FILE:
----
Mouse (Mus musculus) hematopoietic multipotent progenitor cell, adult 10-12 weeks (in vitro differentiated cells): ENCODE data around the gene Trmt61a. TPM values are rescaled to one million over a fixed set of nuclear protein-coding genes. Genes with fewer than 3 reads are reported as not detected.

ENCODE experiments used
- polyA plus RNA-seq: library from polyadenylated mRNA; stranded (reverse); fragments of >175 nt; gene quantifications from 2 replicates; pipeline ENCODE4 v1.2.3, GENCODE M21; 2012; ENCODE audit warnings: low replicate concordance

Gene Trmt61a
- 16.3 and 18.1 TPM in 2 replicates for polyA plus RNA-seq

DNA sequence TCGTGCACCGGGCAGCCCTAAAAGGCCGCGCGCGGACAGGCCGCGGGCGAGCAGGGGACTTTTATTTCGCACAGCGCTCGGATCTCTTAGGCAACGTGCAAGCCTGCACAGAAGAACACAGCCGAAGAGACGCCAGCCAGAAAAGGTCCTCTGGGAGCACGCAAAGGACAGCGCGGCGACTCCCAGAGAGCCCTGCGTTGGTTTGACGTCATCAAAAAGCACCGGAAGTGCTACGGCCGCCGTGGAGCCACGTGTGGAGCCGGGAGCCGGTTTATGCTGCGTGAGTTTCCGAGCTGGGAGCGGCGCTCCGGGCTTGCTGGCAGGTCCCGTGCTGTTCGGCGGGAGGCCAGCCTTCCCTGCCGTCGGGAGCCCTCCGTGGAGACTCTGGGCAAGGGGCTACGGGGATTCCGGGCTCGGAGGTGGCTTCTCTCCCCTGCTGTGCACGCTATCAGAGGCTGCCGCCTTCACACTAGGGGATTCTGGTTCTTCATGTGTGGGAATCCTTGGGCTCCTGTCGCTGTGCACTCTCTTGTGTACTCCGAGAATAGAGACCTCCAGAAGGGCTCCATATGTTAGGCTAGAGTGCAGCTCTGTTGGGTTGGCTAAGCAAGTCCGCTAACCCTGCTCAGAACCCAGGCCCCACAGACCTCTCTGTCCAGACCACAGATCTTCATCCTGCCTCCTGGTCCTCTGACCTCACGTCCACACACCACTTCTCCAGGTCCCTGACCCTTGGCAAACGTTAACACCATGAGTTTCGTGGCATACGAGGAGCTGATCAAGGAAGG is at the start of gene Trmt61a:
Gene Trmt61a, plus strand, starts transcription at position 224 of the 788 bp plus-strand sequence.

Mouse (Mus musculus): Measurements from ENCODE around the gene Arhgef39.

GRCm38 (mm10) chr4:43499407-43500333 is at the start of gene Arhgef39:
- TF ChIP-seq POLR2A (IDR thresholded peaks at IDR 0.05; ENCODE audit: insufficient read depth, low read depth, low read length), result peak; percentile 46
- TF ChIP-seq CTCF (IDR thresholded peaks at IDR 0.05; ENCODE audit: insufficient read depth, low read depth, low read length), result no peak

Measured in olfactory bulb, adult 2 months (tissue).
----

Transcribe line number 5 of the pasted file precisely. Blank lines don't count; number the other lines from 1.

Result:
- 16.3 and 18.1 TPM in 2 replicates for polyA plus RNA-seq